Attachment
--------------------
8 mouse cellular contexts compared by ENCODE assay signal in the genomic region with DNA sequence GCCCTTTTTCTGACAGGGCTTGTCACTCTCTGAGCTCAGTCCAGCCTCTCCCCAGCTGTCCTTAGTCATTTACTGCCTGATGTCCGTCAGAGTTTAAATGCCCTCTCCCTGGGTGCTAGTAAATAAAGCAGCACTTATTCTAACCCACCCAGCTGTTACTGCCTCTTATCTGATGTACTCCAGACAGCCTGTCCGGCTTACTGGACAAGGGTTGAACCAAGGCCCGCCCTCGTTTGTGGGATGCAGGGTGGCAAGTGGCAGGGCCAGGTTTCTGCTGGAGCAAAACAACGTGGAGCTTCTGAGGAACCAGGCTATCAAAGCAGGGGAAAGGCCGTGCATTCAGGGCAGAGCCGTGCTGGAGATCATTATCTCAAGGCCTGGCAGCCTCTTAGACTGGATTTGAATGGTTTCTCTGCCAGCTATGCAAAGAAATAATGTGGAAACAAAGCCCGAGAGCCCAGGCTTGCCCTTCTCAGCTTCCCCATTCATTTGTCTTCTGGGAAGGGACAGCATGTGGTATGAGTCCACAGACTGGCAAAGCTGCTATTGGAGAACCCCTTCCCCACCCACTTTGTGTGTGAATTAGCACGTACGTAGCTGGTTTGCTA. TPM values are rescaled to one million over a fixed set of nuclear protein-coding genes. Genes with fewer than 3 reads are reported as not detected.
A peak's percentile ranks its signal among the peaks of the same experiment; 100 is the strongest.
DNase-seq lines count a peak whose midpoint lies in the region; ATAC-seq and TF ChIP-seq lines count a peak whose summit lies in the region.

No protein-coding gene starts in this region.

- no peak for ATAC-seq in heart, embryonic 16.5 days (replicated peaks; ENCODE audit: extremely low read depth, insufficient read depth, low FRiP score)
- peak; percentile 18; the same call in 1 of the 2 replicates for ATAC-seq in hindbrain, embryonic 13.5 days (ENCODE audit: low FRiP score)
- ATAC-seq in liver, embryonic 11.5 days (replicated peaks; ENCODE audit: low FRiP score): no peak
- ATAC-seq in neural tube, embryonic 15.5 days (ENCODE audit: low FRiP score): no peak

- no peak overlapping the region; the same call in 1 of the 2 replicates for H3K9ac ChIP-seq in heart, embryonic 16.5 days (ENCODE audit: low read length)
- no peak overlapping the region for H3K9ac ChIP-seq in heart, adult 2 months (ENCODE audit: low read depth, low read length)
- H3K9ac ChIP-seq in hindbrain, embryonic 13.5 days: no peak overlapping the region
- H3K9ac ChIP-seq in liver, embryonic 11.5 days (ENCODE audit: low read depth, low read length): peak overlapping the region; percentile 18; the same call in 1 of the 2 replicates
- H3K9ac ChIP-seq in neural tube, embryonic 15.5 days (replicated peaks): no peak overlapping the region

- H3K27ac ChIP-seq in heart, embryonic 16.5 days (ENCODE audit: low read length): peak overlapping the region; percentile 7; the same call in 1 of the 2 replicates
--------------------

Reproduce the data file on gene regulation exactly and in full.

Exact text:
8 mouse cellular contexts compared by ENCODE assay signal in the genomic region with DNA sequence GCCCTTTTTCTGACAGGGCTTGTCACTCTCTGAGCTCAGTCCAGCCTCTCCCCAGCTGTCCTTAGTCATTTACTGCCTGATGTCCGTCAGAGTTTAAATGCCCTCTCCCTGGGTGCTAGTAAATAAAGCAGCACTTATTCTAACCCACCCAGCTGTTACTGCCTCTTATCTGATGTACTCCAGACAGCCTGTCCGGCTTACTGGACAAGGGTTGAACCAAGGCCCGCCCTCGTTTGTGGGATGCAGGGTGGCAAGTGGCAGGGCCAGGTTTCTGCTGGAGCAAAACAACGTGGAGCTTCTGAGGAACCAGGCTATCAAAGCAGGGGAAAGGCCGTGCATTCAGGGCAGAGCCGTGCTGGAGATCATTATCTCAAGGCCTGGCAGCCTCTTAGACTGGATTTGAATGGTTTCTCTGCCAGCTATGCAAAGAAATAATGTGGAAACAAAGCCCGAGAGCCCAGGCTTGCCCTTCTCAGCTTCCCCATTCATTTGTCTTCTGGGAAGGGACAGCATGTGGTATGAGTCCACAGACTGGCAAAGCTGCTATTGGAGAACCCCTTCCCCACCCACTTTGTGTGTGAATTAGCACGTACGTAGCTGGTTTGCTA. TPM values are rescaled to one million over a fixed set of nuclear protein-coding genes. Genes with fewer than 3 reads are reported as not detected.
A peak's percentile ranks its signal among the peaks of the same experiment; 100 is the strongest.
DNase-seq lines count a peak whose midpoint lies in the region; ATAC-seq and TF ChIP-seq lines count a peak whose summit lies in the region.

No protein-coding gene starts in this region.

- no peak for ATAC-seq in heart, embryonic 16.5 days (replicated peaks; ENCODE audit: extremely low read depth, insufficient read depth, low FRiP score)
- peak; percentile 18; the same call in 1 of the 2 replicates for ATAC-seq in hindbrain, embryonic 13.5 days (ENCODE audit: low FRiP score)
- ATAC-seq in liver, embryonic 11.5 days (replicated peaks; ENCODE audit: low FRiP score): no peak
- ATAC-seq in neural tube, embryonic 15.5 days (ENCODE audit: low FRiP score): no peak

- no peak overlapping the region; the same call in 1 of the 2 replicates for H3K9ac ChIP-seq in heart, embryonic 16.5 days (ENCODE audit: low read length)
- no peak overlapping the region for H3K9ac ChIP-seq in heart, adult 2 months (ENCODE audit: low read depth, low read length)
- H3K9ac ChIP-seq in hindbrain, embryonic 13.5 days: no peak overlapping the region
- H3K9ac ChIP-seq in liver, embryonic 11.5 days (ENCODE audit: low read depth, low read length): peak overlapping the region; percentile 18; the same call in 1 of the 2 replicates
- H3K9ac ChIP-seq in neural tube, embryonic 15.5 days (replicated peaks): no peak overlapping the region

- H3K27ac ChIP-seq in heart, embryonic 16.5 days (ENCODE audit: low read length): peak overlapping the region; percentile 7; the same call in 1 of the 2 replicates